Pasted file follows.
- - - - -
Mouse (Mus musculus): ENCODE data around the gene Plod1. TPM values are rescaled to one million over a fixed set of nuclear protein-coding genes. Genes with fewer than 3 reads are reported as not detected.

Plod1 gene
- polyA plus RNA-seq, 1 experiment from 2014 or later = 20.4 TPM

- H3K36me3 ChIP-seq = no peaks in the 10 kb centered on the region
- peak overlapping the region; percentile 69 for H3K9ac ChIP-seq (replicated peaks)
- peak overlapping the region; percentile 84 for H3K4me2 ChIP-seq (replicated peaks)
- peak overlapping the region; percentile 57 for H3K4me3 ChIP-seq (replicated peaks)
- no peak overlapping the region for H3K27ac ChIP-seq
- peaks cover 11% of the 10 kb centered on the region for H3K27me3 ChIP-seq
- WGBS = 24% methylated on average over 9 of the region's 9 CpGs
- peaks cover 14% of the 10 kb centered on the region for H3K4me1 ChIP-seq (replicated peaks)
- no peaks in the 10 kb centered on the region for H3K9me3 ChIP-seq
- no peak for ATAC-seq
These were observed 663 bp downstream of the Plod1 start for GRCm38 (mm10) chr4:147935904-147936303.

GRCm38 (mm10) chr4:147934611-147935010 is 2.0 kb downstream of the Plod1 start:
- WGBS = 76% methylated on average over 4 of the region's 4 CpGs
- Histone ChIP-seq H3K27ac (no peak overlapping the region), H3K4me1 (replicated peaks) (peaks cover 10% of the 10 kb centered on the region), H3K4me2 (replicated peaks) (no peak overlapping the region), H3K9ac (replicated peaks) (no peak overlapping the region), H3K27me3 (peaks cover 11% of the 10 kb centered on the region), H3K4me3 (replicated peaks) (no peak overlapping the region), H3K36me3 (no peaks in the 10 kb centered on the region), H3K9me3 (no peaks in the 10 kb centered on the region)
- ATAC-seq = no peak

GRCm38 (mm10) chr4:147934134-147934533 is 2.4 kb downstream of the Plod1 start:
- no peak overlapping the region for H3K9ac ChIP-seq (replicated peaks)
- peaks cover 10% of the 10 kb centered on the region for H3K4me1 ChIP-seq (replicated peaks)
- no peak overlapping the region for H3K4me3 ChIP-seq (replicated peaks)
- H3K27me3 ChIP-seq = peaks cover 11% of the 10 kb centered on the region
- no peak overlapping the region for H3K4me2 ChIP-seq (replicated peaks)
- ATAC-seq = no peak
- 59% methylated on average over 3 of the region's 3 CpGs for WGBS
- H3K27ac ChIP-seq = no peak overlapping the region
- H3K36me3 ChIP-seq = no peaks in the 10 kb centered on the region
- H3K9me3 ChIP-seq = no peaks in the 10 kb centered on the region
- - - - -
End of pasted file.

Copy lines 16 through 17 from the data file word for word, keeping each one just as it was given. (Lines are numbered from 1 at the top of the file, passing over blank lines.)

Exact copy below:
- WGBS = 76% methylated on average over 4 of the region's 4 CpGs
- Histone ChIP-seq H3K27ac (no peak overlapping the region), H3K4me1 (replicated peaks) (peaks cover 10% of the 10 kb centered on the region), H3K4me2 (replicated peaks) (no peak overlapping the region), H3K9ac (replicated peaks) (no peak overlapping the region), H3K27me3 (peaks cover 11% of the 10 kb centered on the region), H3K4me3 (replicated peaks) (no peak overlapping the region), H3K36me3 (no peaks in the 10 kb centered on the region), H3K9me3 (no peaks in the 10 kb centered on the region)